At the time, I truly believed that my days of watching daytime soaps came to an end when the final episode of As the World Turns aired on September 17th, 2010. Of course, as my mother was so fond of telling me: never say never.
So, when One Life to Live left the air in January, I skipped the crazy talk. I had already been checking in on General Hospital since late July, when Sara Bibel raved about the work of GH’s new headwriter, Garin Wolf. In early December, shortly after Prospect Park’s efforts to bring OLTL to the Web fell apart, it was announced that the show’s executive producer, Frank Valentini and headwriter, Ron Carlivati, would take over at GH. While the pacing of OLTL’s final months was often choppy, hampered by the demands of Prospect Park to craft a cliffhanger ending, I enjoyed the show enough that I knew I would stay with GH for the duration. But then I’m done; for real this time since I have absolutely no history with, or interest in, the remainiat ng daytime soaps – The Young and the Restless, The Bold and the Beautiful, Days of Our Lives. None of them has ever been my cup of tea.
How long GH will remain on the air is anyone’s guess. The show received a reprieve last month when ABC canceled OLTL’s poorly performing replacement, The Revolution, which means GH should at least reach its 50th anniversary in April 2013. But, however long it’s on I expect to be watching.
I should say, General Hospital was never my show. It wasn’t until 1990, when I wrote an article for Soap Opera Weekly on how nurses are portrayed on soaps, that I watched more than the occasional GH episode. Over the years, I’ve dropped in now and then, so I have a passing familiarity with the characters and their history. It turns out that my spotty viewing history actually helps me to enjoy the show.
One of the things I loved most about how Ron Carlivati structures his episodes is what I call the “anchor scenes” – a conversation between two characters that runs the full length of the episode, often in the same setting, that explores the relationships among the characters, and reveals the show's history so even casual viewers had some idea of how the characters, on and off the screen, were connected Since I’ve only experienced the show in broad strokes, I can enjoy those scenes unencumbered by details that fly in the face of the show’s history.
This was especially true when Port Charles came to grips with the death of legacy character, Robin Scorpio. While longtime fans argued that Robin’s Uncle Mac should have been the one to tell his step-daughter (and Robin’s cousin) Maxie about Robin’s death instead of Spinelli, I just enjoyed their richly layered scenes – and the ones that have followed as Maxie tried to atone for sins she thinks she committed. Other fans complained that the textured scenes between Robin’s mother, Anna Devane, and Luke Spencer were written to test a future coupling between the two. I watched with pleasure. There was also carping about another potential couple: Robin’s husband, Patrick, and best friend, Elizabeth, whom fans saw as predatory. I cared about none of that. For me, Jason Thompson’s portrayal of Patrick’s grief was as fine a performance as I’ve ever seen in my fifty-plus years of watching soaps. And kudos to Valentini and Carlivati for continuing to show Robin’s loved ones mourning their loss. Too often in the past, once a character was dead they were never again mentioned.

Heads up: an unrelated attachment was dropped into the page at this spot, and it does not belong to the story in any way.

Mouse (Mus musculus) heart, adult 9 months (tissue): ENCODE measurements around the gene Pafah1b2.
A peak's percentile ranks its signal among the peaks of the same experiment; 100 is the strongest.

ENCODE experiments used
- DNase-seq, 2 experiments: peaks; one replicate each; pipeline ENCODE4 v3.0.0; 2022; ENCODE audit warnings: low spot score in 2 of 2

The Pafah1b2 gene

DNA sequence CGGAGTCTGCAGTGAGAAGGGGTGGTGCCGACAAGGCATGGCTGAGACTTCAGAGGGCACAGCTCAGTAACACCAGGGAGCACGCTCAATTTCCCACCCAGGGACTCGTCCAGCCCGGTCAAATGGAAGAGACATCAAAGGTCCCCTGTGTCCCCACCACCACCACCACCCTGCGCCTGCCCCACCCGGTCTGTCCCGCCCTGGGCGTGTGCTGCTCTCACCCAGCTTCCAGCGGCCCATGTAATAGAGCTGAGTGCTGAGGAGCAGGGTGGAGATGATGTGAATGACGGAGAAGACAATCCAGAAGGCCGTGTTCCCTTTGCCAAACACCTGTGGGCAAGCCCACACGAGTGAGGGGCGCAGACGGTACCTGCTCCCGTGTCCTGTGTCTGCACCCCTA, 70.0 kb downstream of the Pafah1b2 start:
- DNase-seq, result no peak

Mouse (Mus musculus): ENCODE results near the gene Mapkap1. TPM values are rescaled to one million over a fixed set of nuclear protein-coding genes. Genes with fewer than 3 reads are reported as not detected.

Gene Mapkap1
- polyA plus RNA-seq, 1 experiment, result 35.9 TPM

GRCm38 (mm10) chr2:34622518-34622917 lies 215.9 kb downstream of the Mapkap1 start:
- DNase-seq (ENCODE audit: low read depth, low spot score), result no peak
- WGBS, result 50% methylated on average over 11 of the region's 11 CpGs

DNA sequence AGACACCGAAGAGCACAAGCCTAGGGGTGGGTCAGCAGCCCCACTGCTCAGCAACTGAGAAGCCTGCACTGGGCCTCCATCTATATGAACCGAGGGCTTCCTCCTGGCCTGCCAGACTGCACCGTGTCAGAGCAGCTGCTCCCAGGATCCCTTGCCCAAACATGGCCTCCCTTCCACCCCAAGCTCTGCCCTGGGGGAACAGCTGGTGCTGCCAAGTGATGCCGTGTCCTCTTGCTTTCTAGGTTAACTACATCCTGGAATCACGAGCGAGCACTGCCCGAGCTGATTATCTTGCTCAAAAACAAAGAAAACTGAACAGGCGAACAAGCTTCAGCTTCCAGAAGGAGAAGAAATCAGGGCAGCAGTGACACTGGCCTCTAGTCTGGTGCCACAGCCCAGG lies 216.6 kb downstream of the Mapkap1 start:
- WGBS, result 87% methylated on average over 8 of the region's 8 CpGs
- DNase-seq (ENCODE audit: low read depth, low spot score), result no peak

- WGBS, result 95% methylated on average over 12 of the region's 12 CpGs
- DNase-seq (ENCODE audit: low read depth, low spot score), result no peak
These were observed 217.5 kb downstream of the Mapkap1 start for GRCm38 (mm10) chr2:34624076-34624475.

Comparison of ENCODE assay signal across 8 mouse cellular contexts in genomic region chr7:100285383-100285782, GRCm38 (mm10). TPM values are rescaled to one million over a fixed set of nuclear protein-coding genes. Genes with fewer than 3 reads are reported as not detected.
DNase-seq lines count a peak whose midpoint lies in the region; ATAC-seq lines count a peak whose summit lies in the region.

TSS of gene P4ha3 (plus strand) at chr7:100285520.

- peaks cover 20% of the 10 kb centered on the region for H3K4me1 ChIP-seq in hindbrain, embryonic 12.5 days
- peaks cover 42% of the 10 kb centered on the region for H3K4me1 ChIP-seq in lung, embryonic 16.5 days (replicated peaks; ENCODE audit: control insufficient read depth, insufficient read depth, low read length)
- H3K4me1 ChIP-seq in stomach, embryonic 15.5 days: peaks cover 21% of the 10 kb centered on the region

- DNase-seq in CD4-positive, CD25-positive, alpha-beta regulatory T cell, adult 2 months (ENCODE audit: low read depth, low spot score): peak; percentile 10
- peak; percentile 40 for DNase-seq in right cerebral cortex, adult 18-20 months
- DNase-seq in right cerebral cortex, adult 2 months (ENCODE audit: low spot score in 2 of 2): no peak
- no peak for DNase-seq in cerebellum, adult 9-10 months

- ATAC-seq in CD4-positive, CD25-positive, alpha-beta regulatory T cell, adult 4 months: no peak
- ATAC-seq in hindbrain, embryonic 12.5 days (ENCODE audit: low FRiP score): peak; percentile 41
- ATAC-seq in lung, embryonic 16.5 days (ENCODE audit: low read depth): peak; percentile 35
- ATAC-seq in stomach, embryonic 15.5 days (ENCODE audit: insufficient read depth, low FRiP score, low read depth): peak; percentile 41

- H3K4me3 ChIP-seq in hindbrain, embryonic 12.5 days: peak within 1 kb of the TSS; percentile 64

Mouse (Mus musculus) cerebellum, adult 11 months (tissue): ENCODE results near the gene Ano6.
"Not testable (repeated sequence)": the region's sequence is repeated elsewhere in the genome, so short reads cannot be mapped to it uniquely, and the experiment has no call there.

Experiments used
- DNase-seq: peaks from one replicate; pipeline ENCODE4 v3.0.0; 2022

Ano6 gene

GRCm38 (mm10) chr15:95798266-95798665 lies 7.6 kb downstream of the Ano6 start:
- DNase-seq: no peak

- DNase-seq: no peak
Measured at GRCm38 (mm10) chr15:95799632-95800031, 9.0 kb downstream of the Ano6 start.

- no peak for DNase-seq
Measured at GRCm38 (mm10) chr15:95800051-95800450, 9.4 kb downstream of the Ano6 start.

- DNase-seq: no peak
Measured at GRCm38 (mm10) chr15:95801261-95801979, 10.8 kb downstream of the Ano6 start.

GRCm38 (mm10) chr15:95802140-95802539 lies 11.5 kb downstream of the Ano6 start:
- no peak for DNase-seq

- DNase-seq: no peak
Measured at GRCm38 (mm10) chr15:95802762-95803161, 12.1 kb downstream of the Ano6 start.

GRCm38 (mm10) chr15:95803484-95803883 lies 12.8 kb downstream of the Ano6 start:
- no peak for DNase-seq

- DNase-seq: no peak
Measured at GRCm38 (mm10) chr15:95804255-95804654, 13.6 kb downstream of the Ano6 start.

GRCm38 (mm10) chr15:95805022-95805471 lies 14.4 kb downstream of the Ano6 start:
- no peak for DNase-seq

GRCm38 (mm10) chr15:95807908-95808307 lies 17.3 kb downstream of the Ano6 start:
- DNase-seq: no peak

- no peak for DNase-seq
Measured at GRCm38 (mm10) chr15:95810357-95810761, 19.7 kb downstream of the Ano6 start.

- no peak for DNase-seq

This is to not say that GH is a perfect soap; far from it. There are characters I loath or in whom I have no interest – Jason, Sonny, Carly (although I did enjoy her scenes with Sam today) – to name a few. Unlike many fans, Robin Matson’s return as Heather leaves me cold. But, I’ve never been a fan of those crazy over-the-top characters that have populated soaps over the past thirty years, which is why that favorite trope of Valentini/Carlivati, Dissociate Identity Disorder, has me skipping over the Kate/Connie nonsense. And thus far, I’ve been less than impressed with Starr’s presence in Prot Charles, although I loved her in Llanview. But, I can see how some of the pieces are starting to come together. For the rest, there’s the FF button.
© 2012 Lynn Liccardo
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